There are two myths about sex and diabetes: Men with the disease are fated to develop erectile dysfunction (ED), while women with diabetes suffer few, if any, sexual effects. Both are wrong. Diabetes can impair sex in both men and women, but people with the condition can also enjoy great sex despite diabetes.
Sex Problems In Diabetic Men
Almost as soon as men get diagnosed with diabetes, they begin hearing dire warnings about their high risk of ED. In a classic case of self-fulfilling prophecy, the anxiety this engenders can cause the problem. Diabetes may, indeed, impair erection. But ED is by no means inevitable, and if it occurs, several safe, effective treatments are available. With the right treatment, any diabetic man can enjoy satisfying sex.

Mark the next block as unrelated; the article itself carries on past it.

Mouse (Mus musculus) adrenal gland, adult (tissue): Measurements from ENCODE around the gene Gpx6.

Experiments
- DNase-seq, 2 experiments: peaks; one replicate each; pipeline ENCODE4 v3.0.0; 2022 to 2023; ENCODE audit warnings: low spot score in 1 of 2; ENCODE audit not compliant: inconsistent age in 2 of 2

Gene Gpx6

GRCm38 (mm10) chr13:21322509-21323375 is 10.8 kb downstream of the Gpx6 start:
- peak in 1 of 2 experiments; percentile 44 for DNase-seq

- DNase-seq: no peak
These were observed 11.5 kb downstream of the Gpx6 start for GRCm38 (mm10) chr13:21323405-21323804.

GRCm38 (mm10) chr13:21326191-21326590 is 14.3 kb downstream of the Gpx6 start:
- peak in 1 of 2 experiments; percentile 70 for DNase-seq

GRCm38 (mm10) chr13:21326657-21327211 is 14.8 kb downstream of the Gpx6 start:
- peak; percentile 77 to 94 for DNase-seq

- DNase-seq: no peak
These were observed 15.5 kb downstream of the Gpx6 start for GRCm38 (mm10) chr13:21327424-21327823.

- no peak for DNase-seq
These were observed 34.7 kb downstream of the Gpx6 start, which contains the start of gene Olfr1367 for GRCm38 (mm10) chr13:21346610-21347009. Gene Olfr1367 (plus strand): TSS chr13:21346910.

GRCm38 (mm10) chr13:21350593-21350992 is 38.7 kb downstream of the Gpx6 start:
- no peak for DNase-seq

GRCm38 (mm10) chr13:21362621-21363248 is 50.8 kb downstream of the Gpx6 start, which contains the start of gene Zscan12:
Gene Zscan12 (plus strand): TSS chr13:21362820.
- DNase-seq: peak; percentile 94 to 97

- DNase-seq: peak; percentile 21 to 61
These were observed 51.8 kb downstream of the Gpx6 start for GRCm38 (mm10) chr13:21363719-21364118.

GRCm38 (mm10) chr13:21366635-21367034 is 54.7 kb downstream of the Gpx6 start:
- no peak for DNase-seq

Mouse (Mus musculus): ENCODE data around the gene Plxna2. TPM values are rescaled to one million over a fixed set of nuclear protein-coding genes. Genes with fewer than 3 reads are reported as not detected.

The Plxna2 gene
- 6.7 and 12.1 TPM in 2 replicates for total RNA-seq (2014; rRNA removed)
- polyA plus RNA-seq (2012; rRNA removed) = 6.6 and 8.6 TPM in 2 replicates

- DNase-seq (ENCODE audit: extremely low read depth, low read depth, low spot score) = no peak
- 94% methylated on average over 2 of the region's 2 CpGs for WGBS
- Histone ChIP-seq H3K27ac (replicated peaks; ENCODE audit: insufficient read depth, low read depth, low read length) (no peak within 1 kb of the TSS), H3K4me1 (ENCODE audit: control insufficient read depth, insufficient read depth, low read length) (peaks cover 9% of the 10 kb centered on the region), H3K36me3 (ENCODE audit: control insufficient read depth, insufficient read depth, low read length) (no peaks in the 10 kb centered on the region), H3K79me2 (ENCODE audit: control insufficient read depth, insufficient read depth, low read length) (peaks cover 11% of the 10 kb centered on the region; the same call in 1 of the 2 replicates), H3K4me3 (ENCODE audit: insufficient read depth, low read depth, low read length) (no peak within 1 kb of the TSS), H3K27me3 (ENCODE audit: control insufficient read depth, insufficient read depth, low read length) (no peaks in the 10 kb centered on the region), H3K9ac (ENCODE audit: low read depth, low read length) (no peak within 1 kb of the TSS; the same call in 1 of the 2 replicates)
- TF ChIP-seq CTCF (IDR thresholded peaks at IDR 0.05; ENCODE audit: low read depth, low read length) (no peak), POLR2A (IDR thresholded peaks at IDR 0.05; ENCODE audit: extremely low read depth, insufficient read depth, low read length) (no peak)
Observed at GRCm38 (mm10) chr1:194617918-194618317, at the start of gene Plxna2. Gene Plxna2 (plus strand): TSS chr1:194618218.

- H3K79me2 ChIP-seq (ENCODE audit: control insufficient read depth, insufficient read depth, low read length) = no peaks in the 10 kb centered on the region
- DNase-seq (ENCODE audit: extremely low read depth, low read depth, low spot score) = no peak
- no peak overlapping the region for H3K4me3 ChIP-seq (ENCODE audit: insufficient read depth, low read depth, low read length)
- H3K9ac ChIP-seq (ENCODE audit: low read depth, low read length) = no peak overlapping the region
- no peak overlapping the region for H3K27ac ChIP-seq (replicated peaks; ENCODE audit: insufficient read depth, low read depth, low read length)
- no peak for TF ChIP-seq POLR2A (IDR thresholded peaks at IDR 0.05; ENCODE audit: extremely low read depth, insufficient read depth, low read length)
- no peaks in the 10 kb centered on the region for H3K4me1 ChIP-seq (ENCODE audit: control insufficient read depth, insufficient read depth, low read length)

Syracuse University researchers reviewed 23 studies of erection impairment in diabetic men. Their conclusion: About 30 percent suffer severe ED, about twice the risk of nondiabetic men, but these findings also show that men with diabetes are not fated to develop ED.
There are two causes of erection impairment in diabetic men: cardiovascular complications (atherosclerosis) and nerve damage (neuropathy). Diabetes accelerates arterial clogging, which reduces erection-producing blood flow into the penis. And neuropathy damages the nerves involved in erection.
Risk factors for diabetic ED include:
• Duration of diabetes. Cardiovascular disease and neuropathy develop over time. The longer you've had the disease, the greater your risk. ED is more likely in men diagnosed with type 1 diabetes in childhood or young adulthood than in men diagnosed with type 2 diabetes later in life.